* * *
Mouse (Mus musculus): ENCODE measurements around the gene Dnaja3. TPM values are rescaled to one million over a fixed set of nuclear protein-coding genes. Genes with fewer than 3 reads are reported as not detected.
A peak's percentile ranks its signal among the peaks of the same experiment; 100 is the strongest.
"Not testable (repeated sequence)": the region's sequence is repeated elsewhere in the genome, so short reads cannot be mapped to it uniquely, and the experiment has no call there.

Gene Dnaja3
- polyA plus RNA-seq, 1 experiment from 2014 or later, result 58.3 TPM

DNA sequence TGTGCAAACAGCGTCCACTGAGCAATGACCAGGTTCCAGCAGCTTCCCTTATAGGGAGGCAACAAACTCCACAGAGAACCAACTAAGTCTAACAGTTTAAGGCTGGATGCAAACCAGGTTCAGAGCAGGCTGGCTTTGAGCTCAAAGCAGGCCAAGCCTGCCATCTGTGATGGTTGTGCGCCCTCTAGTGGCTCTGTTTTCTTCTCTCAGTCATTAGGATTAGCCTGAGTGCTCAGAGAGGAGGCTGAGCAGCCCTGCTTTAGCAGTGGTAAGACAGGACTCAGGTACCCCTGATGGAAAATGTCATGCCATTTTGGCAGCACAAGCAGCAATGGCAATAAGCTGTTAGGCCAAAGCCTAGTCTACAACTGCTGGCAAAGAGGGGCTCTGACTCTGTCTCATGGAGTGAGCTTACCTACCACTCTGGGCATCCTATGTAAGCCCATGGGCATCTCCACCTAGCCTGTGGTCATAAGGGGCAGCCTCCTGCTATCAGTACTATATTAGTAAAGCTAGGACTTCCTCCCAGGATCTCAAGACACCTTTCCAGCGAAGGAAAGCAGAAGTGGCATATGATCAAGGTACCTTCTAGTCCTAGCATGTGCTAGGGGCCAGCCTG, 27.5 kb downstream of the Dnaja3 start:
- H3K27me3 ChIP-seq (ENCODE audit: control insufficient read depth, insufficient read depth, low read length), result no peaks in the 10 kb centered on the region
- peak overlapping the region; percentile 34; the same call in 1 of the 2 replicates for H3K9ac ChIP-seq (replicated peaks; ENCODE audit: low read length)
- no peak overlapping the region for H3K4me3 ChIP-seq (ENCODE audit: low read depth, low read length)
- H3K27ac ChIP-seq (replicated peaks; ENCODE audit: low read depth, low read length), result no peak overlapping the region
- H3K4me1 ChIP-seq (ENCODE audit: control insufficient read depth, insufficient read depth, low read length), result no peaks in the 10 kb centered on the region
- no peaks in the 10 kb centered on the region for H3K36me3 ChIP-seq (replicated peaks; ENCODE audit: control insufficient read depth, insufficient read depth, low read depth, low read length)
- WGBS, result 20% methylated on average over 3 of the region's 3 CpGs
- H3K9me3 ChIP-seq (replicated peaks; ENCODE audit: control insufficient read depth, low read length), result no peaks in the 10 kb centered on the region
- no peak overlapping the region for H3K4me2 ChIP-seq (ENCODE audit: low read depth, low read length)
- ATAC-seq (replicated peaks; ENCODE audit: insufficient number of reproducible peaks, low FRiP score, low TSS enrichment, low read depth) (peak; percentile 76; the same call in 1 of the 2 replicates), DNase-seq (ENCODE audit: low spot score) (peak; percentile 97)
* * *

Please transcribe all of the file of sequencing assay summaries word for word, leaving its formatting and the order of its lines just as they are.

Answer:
Mouse (Mus musculus): ENCODE measurements around the gene Dnaja3. TPM values are rescaled to one million over a fixed set of nuclear protein-coding genes. Genes with fewer than 3 reads are reported as not detected.
A peak's percentile ranks its signal among the peaks of the same experiment; 100 is the strongest.
"Not testable (repeated sequence)": the region's sequence is repeated elsewhere in the genome, so short reads cannot be mapped to it uniquely, and the experiment has no call there.

Gene Dnaja3
- polyA plus RNA-seq, 1 experiment from 2014 or later, result 58.3 TPM

DNA sequence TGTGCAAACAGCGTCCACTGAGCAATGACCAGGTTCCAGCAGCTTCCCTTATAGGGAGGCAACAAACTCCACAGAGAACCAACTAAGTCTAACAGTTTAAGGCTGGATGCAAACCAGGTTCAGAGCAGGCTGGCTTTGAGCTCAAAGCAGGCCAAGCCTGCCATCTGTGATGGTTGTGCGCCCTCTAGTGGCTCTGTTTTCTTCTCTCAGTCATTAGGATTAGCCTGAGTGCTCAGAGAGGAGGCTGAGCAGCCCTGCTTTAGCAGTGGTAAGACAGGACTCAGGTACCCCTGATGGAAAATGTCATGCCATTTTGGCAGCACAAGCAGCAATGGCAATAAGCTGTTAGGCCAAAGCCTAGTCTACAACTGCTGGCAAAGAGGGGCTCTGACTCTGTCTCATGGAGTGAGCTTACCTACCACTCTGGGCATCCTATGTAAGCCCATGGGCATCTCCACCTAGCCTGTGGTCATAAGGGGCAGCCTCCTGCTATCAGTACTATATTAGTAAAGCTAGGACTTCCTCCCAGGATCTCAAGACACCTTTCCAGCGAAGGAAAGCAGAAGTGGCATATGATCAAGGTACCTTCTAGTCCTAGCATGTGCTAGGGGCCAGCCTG, 27.5 kb downstream of the Dnaja3 start:
- H3K27me3 ChIP-seq (ENCODE audit: control insufficient read depth, insufficient read depth, low read length), result no peaks in the 10 kb centered on the region
- peak overlapping the region; percentile 34; the same call in 1 of the 2 replicates for H3K9ac ChIP-seq (replicated peaks; ENCODE audit: low read length)
- no peak overlapping the region for H3K4me3 ChIP-seq (ENCODE audit: low read depth, low read length)
- H3K27ac ChIP-seq (replicated peaks; ENCODE audit: low read depth, low read length), result no peak overlapping the region
- H3K4me1 ChIP-seq (ENCODE audit: control insufficient read depth, insufficient read depth, low read length), result no peaks in the 10 kb centered on the region
- no peaks in the 10 kb centered on the region for H3K36me3 ChIP-seq (replicated peaks; ENCODE audit: control insufficient read depth, insufficient read depth, low read depth, low read length)
- WGBS, result 20% methylated on average over 3 of the region's 3 CpGs
- H3K9me3 ChIP-seq (replicated peaks; ENCODE audit: control insufficient read depth, low read length), result no peaks in the 10 kb centered on the region
- no peak overlapping the region for H3K4me2 ChIP-seq (ENCODE audit: low read depth, low read length)
- ATAC-seq (replicated peaks; ENCODE audit: insufficient number of reproducible peaks, low FRiP score, low TSS enrichment, low read depth) (peak; percentile 76; the same call in 1 of the 2 replicates), DNase-seq (ENCODE audit: low spot score) (peak; percentile 97)